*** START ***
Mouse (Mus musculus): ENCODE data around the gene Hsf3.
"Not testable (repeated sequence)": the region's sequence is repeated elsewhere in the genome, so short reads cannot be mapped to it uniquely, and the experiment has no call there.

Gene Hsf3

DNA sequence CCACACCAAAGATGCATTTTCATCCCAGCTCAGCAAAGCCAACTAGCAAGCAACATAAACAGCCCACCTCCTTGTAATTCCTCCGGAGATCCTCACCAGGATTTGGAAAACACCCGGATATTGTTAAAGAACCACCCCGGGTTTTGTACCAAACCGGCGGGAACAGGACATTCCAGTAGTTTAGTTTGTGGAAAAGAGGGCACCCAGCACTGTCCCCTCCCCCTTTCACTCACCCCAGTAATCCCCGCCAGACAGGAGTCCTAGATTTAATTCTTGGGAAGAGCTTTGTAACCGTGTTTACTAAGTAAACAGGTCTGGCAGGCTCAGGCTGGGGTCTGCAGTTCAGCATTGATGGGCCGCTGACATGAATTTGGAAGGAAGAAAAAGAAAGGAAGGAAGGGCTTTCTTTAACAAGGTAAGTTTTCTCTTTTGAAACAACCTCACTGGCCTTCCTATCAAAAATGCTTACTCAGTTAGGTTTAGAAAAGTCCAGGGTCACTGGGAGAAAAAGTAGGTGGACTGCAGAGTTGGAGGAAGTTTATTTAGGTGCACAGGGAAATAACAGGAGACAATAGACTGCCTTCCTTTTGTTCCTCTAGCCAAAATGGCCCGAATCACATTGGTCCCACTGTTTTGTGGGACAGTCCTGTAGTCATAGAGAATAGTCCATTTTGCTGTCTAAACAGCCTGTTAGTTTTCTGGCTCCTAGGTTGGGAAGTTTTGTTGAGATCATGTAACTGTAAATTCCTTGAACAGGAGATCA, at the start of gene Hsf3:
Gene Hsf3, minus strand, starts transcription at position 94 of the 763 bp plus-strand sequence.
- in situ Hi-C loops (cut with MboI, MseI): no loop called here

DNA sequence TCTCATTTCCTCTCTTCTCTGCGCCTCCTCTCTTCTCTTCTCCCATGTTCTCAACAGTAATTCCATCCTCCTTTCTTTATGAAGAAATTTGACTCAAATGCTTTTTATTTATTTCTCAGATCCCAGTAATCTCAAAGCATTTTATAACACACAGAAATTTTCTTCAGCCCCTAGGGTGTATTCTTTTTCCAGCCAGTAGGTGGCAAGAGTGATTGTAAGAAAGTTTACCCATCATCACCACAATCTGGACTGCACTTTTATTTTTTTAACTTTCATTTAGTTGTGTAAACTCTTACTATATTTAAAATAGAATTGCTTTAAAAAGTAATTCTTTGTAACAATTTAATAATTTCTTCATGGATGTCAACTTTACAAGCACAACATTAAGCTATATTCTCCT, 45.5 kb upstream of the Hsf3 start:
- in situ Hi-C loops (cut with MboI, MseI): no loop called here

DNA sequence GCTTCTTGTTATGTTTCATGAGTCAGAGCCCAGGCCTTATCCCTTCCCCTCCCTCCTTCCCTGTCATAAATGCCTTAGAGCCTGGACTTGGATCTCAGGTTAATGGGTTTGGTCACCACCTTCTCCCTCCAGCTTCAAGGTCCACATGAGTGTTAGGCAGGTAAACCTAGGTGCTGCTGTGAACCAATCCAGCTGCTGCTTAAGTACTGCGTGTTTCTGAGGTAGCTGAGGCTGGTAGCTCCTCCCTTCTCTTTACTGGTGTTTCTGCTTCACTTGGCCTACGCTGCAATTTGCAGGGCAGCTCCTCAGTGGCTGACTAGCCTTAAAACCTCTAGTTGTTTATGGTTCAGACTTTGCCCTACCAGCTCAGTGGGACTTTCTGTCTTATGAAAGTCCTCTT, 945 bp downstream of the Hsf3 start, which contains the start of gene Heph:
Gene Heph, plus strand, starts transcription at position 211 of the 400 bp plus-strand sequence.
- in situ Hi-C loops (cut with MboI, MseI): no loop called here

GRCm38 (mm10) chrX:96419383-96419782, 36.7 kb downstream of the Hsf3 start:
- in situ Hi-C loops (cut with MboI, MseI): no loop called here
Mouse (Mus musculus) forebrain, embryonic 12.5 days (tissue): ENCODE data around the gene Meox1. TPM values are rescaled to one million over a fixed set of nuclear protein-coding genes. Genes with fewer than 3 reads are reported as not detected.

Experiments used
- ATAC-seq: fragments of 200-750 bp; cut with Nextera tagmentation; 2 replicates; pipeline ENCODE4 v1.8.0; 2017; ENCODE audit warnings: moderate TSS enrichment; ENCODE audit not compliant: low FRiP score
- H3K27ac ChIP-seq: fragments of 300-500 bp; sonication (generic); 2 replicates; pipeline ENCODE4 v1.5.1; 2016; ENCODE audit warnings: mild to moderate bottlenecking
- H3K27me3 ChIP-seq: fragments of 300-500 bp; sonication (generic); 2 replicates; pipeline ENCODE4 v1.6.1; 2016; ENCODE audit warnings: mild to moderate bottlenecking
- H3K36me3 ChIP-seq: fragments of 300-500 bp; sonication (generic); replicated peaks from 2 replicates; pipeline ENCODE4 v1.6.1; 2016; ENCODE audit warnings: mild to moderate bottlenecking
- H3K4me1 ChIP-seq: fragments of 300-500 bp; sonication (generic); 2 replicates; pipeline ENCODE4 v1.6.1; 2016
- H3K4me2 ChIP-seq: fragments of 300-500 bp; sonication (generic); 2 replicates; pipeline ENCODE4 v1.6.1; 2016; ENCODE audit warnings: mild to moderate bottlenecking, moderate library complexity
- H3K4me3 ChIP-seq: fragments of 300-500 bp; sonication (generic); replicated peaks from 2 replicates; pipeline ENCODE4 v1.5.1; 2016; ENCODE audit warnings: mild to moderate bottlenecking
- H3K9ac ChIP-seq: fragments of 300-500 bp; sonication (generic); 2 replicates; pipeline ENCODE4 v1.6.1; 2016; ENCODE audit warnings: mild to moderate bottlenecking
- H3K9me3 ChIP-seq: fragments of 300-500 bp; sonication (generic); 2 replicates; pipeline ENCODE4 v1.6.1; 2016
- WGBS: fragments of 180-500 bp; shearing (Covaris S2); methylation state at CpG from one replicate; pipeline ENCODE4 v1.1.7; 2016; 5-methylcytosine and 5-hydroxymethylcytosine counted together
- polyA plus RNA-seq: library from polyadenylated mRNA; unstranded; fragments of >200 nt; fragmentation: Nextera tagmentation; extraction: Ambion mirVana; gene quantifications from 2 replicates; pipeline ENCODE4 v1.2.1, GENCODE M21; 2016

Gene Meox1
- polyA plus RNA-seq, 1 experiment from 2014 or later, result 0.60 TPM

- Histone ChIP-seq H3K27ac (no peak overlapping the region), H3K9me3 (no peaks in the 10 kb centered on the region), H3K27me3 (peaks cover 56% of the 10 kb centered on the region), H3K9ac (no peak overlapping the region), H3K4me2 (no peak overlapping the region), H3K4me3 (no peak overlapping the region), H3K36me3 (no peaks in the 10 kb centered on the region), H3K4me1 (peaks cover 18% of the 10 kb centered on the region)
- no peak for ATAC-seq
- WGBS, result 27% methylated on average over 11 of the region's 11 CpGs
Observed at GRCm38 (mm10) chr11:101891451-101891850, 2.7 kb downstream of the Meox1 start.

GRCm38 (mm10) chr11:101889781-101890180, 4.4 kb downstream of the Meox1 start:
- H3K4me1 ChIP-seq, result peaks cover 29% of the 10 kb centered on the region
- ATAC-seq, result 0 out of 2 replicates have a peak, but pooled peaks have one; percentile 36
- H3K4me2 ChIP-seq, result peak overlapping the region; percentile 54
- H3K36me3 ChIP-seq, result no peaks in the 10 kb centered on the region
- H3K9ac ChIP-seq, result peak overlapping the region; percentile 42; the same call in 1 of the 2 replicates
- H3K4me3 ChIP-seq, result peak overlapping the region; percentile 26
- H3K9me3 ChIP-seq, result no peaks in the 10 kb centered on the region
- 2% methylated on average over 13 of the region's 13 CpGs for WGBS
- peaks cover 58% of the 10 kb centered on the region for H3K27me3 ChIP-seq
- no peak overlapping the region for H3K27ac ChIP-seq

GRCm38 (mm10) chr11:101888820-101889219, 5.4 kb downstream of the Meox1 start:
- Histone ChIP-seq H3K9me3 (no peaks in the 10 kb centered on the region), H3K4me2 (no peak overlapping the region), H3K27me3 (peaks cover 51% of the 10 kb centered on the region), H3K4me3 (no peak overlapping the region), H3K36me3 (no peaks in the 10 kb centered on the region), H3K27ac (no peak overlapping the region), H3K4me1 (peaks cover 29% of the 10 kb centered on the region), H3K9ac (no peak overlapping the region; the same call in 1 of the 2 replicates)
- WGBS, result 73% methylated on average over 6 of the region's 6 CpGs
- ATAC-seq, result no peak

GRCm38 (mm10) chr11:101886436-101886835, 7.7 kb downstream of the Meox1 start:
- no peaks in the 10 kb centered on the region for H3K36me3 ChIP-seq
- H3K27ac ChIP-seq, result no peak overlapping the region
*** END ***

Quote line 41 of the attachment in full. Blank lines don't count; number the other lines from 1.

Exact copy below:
- 2% methylated on average over 13 of the region's 13 CpGs for WGBS